The greater the artist, the greater the doubt. Perfect confidence is granted to the less talented as a consolation prize.
—Robert Hughes (quote reblogged from JT Twissel, dedicated to the national basketball team of Slovenian artists who managed to lose their first elimination round)
I have it in my genes, basketball, baloncesto, pallacanestro, košarka. I was born in 1970, right in the middle of the world championship held in several cities in the country of my birth, including my home town. At the end of it, Yugoslavia, richer for one little fan, won the title of the world champion. The cheer of the moment was: Luna vaša, zlata naša (“The moon is yours, the gold is ours”).
Mom still likes to tell me what a good girl I was during the matches, not crying at all. Even though no taller than me at 1.70 m, she was a mean forward in her youth and beyond, hitting three-pointers way before they were invented. My dad, much taller himself, was playing it too. Yet when I started my own training at school, I soon discovered something was off: I could never understand why the first half hour must consist of running.
When I was watching the maestros of Yugoslav basketball in the 70’s and 80’s right up to Dražen Petrović, who was the most inspired player up to date in my book (and died tragically in 1993, see the emotional documentary Once Brothers), I of course understood the need for speed, but transferred to my own body it just didn’t add up. My strengths were the awareness of having hit the basket even before the ball left my hands, quick hands in defence and mean passes.
So, instead of making any kind of team, I played on the school court after school. Most often than not, there was no other girl in sight, it was just me and the guys. I don’t know why they tolerated me in their midst. If you ask my friend (yes, Bobitch, you!), playing basketball against girls is no fun because you cannot be as physical. Maybe the times were not as physical then. Maybe lack of defence enabled my scoring. Last but not least, maybe it’s because the ball we played with was mine. My parents gave it to me and it had been signed by Chinese players for some reason. Anyhow, I was loving it.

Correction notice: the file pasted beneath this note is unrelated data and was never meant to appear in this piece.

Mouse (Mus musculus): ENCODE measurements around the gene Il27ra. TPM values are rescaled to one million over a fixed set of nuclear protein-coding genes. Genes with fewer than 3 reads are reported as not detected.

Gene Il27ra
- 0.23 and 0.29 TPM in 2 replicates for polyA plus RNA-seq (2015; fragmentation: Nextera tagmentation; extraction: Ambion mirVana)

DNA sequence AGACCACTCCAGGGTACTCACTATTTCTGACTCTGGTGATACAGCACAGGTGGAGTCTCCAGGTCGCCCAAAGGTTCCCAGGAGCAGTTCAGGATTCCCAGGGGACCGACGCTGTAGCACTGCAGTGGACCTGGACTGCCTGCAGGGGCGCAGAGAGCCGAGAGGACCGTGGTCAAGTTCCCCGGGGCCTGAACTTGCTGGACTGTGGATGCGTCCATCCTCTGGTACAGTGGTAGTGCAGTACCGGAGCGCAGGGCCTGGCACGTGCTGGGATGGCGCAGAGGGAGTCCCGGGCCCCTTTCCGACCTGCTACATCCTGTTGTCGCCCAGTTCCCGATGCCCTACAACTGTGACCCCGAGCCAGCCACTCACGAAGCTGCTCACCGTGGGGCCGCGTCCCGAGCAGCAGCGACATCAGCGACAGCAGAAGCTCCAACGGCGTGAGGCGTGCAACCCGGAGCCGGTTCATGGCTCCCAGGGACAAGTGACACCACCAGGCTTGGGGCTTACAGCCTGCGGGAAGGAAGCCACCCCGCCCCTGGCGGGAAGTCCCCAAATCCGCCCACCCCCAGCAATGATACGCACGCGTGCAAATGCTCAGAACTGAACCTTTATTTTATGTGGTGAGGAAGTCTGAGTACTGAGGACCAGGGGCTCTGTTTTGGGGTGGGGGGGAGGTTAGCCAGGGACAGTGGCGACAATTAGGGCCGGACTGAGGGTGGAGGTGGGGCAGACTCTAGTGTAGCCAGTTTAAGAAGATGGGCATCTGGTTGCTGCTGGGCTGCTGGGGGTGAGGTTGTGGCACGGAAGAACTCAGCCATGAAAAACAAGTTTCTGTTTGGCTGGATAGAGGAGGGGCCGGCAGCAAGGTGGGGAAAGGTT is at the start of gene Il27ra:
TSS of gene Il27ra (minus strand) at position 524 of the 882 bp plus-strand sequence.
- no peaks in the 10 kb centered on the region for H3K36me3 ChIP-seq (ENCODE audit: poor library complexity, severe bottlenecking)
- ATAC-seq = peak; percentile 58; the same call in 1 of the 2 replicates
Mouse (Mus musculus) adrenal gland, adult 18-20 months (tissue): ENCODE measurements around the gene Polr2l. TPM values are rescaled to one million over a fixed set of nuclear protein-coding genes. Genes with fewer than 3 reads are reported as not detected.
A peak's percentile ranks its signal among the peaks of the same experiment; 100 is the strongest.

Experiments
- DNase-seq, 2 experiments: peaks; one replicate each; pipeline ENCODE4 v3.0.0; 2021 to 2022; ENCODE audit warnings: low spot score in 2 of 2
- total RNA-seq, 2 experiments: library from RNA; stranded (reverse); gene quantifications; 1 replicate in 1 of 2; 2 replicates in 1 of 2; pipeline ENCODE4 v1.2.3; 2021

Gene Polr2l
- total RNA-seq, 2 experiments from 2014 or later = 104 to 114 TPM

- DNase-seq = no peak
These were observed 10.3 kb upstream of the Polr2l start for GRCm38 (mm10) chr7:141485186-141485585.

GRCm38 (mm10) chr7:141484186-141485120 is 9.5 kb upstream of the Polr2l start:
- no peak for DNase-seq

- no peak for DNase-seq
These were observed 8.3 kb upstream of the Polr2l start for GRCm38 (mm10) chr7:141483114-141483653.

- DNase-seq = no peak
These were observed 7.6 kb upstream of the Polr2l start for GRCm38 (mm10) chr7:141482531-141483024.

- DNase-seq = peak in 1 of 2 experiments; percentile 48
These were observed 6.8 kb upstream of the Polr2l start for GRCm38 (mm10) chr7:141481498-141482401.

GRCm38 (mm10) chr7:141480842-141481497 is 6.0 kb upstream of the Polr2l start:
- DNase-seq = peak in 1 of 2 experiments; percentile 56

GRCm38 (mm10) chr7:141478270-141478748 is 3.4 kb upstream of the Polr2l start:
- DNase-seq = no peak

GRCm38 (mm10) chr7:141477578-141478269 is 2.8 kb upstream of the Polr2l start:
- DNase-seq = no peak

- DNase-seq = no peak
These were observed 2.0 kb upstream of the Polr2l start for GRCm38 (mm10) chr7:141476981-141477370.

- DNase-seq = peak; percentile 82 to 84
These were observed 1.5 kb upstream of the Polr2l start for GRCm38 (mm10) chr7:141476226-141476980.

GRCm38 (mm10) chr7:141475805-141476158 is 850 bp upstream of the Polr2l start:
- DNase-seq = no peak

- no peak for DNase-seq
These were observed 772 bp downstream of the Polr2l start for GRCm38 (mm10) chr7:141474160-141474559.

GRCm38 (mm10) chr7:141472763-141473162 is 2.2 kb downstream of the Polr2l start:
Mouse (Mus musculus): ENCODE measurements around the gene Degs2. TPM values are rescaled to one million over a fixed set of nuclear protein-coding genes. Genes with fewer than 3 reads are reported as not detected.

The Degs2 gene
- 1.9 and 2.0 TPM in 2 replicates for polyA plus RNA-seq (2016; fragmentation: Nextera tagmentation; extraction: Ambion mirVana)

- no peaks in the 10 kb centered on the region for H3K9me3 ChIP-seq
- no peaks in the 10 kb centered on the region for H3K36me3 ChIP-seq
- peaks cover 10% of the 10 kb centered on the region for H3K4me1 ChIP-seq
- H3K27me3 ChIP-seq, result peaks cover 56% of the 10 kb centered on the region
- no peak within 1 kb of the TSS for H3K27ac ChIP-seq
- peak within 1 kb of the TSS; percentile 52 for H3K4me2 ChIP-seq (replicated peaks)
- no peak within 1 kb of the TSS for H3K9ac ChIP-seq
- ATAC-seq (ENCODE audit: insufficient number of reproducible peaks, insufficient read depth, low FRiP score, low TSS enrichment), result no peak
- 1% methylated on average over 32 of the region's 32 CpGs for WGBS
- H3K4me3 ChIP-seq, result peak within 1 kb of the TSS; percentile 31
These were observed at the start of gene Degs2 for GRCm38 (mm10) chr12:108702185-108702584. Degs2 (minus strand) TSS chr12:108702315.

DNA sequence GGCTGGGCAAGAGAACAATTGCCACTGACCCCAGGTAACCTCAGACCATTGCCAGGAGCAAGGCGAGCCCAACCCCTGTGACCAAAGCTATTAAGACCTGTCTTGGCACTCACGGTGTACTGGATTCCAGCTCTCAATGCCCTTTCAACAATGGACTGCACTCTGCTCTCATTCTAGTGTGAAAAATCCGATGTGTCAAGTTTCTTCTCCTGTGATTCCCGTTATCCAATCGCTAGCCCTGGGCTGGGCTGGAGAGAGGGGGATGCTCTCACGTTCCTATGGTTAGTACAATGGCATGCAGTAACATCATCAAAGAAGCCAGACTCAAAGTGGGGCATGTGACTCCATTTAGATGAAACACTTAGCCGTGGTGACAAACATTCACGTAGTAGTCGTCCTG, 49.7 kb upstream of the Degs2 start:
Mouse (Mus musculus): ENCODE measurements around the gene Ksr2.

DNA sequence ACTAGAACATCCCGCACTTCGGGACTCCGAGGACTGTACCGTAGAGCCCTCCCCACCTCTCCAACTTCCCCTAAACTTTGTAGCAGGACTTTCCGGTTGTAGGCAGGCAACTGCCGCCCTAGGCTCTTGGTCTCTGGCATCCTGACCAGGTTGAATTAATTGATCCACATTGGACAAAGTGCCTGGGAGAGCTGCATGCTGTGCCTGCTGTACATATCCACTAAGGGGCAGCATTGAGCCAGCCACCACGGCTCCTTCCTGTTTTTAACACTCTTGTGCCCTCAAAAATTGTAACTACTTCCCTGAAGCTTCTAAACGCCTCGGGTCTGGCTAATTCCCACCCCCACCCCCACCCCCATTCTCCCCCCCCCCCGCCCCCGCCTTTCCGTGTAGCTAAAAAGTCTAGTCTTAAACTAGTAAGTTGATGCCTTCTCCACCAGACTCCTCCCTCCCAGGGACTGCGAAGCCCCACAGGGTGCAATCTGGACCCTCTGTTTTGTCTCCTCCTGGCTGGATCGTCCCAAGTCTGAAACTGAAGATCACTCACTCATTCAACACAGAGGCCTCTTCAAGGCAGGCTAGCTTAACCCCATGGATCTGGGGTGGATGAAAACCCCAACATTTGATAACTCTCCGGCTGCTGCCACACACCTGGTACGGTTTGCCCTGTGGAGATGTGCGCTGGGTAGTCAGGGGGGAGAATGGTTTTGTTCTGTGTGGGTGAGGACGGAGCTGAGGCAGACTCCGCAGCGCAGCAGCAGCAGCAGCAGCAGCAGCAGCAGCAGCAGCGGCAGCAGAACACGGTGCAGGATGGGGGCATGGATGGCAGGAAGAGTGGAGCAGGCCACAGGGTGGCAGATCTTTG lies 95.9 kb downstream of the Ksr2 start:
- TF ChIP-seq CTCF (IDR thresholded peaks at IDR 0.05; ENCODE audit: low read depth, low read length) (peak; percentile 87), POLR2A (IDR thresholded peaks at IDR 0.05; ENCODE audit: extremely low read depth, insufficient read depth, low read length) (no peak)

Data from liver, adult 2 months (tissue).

When I reached high school and landed in a girl-only class adorned with ONE guy and realised here volleyball was the name of the game, at least for girls, I was devastated. Not only did I lack experience, I was missing the camaraderie. So it often happened that while my classmates were whisked out to have a run to the top of the castle (yeah, I know!), I hid away and joined the guys at the basketball court. They needed to be gathered from all the classes and still they were barely enough to make two teams.
One of the classmates was a basket fan too and we often went to home games in Tivoli Hall, the home of Olimpija, Ljubljana. Different sponsors added their brand names with years, so it was Smelt Olimpija at one time, Union Olimpija later. The love was such that the first time we visited Greece, my sis and my friends and I went first straight to the town of Olympia, with the original ancient stadium and all, and sent our team a postcard. We wrote their names next to statues of Greek gods, Kraljevič was the tallest and Milko the cutest:
This was around the year of Olimpija’s most memorable season in the Euroleague when they reached the final four. My friend (yes, Bobitch, you!) organised for my sister and me to be included in the official fan club, the Green Dragons. This meant that we could join them in the stands at home games as they were doing their chants (I’m quite sure they were the creators of the most famous Slovenian chant that can be heard at any sport event: Kdor ne skače, ni Sloven’c – “Who doesn’t jump is not a Slovenian”). They wove such a pressure curtain in Tivoli that teams like Barcelona, Panathinaikos and Kinder Bologna were known to lose by up to 30 points. (You would say that such a game is boring but you know it’s my favourite kind). Well, not by themselves, they did it together with the players and the coach, Zmago Sagadin.